Recently, I had the pleasure of attending the Gartner Data and Analytics conference. The sessions featured representatives from McDonald’s, Bank of America, Samsung, Pepsi, and many others, who shared their methods for using AI/ML in the enterprise, some of their pain points, and their ongoing journeys to become AI-first companies.
Two stats stood out above the rest of the show. First, Gartner is tracking more than 300 MLOps companies. Next, in a recent study, Gartner found that only 54 percent of models make it into production, practically unchanged from a similar study they did in 2020.
Yet, the company representatives I spoke to would regularly cite even lower numbers. Some put the figure of models that make it from experiment to production in the single digits. MLOps platforms are, ostensibly, designed to raise this statistic.
I sense a paradox. While there’s obviously a problem within enterprises to bring models into production, few of the platforms today appear to solve that problem.
We’ve found this is for a few reasons:
- Business users must be included. Often, departments outside of the data science group assess models for various factors, such as risk or bias. Timely review and understanding of the model and what it will do, as well as some analysis for unintended consequences, are crucial for trusting humans to put AI into production.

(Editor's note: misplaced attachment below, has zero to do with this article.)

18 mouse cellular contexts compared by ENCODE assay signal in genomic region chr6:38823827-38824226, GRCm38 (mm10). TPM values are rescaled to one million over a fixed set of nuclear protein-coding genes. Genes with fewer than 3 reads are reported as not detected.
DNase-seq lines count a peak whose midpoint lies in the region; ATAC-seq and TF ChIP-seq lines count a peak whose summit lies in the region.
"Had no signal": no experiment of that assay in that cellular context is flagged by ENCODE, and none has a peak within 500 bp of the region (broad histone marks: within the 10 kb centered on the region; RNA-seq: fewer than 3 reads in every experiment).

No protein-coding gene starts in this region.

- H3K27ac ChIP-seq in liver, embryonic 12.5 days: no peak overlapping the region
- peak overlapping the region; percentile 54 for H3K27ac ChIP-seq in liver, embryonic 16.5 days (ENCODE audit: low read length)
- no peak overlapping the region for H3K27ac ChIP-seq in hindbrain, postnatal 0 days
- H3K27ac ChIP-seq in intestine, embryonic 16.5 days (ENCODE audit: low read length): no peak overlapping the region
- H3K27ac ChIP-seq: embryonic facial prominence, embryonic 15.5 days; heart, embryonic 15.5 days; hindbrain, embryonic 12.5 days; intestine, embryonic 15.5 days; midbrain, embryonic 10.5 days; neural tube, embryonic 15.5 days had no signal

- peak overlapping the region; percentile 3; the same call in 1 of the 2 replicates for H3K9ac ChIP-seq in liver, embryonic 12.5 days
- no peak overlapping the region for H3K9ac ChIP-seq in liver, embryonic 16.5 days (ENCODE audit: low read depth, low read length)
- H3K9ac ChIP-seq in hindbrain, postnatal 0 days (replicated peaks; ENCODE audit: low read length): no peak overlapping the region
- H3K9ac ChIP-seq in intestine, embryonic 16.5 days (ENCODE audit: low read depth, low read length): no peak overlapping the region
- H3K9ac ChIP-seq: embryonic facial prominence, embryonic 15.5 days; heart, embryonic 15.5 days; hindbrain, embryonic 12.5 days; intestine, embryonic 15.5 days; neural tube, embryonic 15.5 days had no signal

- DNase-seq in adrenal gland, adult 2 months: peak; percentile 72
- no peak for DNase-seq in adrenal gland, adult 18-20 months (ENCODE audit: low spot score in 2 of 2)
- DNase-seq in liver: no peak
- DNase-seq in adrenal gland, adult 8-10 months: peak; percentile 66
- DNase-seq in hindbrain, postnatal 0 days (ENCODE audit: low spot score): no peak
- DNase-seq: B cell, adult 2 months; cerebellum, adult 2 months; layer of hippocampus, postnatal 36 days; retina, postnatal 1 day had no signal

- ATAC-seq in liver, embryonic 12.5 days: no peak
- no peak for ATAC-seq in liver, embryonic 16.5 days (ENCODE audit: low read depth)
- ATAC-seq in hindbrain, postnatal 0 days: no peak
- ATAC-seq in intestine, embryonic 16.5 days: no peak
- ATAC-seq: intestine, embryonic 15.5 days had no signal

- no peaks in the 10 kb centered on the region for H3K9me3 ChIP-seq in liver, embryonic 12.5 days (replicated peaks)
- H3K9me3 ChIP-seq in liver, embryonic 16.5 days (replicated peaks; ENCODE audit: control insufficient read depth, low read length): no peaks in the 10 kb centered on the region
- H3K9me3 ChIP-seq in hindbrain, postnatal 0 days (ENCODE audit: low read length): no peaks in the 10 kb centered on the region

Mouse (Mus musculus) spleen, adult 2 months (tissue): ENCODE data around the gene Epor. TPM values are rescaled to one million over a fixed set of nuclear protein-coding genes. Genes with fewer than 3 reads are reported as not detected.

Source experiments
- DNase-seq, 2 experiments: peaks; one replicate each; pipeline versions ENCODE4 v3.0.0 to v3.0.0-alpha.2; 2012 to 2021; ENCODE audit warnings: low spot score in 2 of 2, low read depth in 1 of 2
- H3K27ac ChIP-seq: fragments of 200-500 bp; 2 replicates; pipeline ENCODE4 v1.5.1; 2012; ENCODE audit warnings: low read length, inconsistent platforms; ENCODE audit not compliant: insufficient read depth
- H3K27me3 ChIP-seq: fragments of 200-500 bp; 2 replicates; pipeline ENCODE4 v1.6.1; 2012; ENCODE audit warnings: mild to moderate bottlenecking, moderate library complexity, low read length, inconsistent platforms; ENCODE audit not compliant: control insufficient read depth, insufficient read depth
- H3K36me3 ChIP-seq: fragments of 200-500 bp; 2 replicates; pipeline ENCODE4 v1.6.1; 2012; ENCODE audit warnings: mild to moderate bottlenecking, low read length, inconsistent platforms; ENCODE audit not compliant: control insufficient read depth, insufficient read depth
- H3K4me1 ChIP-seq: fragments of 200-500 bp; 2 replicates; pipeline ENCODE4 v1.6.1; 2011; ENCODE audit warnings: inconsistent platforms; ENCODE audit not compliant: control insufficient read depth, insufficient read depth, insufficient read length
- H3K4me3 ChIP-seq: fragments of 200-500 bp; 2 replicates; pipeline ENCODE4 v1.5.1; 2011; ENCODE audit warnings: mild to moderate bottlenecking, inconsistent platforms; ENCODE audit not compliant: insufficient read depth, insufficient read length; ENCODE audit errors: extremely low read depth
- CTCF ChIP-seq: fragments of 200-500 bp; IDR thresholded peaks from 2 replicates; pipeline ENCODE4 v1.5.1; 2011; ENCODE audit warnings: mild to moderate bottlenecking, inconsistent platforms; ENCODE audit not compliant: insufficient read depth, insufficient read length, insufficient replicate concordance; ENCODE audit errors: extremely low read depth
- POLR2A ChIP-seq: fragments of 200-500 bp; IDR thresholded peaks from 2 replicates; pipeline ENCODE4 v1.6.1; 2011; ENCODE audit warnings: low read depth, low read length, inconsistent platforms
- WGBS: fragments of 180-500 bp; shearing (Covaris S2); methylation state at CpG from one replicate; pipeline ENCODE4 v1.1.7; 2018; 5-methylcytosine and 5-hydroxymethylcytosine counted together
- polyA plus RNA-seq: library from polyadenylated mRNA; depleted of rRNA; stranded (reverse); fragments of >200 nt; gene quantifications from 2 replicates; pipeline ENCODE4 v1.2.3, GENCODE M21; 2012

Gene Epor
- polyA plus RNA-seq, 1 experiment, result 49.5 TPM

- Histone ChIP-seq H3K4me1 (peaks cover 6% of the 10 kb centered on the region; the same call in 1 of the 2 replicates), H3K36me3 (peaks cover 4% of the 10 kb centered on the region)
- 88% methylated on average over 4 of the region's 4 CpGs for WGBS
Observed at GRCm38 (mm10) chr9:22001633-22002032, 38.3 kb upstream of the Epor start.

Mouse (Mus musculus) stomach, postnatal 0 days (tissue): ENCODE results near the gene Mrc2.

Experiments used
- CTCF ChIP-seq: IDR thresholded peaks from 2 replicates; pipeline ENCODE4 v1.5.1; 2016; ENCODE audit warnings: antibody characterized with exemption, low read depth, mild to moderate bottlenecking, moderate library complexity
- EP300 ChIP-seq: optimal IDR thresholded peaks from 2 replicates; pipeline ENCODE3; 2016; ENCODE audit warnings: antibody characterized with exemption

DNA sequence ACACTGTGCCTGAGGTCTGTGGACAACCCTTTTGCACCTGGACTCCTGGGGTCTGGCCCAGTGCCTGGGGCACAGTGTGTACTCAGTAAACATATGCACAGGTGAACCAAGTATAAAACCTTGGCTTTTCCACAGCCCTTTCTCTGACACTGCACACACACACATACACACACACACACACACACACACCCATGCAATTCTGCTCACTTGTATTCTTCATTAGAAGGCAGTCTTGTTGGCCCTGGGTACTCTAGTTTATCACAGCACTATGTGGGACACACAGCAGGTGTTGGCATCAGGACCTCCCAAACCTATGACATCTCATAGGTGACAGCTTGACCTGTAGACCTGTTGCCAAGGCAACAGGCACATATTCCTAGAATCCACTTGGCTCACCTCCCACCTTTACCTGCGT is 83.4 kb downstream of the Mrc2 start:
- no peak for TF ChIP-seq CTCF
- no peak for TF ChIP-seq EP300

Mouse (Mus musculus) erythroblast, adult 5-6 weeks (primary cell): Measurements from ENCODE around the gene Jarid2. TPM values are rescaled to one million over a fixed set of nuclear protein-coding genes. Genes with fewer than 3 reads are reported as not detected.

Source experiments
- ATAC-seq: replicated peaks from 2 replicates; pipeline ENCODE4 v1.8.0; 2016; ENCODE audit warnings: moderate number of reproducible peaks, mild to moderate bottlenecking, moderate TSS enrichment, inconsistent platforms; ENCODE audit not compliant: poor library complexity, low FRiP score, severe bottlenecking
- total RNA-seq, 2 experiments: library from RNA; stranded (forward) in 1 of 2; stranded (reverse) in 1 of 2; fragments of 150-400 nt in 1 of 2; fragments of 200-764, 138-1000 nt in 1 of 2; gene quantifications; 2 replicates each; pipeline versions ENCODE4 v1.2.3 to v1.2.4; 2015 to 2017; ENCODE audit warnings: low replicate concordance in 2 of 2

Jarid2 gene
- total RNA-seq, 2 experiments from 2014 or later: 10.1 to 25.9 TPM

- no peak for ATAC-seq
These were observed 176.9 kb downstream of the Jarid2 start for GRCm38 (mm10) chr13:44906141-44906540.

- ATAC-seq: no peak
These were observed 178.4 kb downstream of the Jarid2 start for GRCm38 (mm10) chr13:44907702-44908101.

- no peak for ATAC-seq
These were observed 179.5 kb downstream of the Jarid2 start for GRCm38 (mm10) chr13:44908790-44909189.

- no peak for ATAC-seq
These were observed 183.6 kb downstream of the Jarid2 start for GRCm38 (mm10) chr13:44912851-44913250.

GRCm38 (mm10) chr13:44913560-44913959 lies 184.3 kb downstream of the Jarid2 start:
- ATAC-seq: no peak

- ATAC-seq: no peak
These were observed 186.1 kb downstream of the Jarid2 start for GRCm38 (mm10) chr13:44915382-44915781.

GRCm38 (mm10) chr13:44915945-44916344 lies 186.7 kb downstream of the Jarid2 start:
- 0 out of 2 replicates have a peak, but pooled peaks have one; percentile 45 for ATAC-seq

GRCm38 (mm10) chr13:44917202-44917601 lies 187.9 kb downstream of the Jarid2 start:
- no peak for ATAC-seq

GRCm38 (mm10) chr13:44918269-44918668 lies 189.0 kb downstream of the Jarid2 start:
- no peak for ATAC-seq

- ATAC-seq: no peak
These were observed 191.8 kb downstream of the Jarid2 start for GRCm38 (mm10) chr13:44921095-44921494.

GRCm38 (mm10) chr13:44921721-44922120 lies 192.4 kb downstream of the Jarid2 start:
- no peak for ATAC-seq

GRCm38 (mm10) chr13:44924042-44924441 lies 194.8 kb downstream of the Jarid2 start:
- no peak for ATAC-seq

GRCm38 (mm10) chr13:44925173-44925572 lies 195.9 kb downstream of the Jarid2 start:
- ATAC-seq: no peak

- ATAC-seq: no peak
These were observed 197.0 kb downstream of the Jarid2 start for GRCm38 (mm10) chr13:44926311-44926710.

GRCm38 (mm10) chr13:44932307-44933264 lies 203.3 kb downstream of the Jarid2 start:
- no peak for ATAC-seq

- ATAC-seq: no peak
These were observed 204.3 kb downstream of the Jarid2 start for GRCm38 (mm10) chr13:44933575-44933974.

- Not-another-platform syndrome. Enterprises know that there’s no panacea for putting models into production. And large enterprises tend to have too many tools in use today. Okta put the average number of applications per enterprise above 80. This is in addition to the number of data-science-specific tools within a company!
- True coexistence is a lot harder to find than companies claim. Several of the largest players in the market have an incentive not to make it easy to work with their competitors. Others have transitioned to MLOps after starting off as data-centric companies, seeking to increase revenues however they can. Neither of them is natively designed to coexist in a complex landscape.
Here at Vianai, we benefit from senior leaders who understand how fragmented and complex an enterprise’s IT landscape can become. This knowledge and further research went directly into the design of our applications and our platform.
We have sought to solve these problems in many ways. One is by showing models in production, with functionality that non-technical folks can use. Another is through interoperability built into our platform the start — we are completely modular and operate in any cloud provider. Finally, we have developed proprietary techniques for understanding risk in a model and in the underlying data.